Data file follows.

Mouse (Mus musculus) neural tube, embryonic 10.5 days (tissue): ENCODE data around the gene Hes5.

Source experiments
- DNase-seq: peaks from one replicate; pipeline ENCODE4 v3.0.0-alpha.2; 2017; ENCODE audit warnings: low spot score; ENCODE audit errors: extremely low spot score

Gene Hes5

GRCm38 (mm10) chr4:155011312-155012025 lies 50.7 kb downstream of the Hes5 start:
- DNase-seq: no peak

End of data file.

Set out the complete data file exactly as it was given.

Mouse (Mus musculus) neural tube, embryonic 10.5 days (tissue): ENCODE data around the gene Hes5.

Source experiments
- DNase-seq: peaks from one replicate; pipeline ENCODE4 v3.0.0-alpha.2; 2017; ENCODE audit warnings: low spot score; ENCODE audit errors: extremely low spot score

Gene Hes5

GRCm38 (mm10) chr4:155011312-155012025 lies 50.7 kb downstream of the Hes5 start:
- DNase-seq: no peak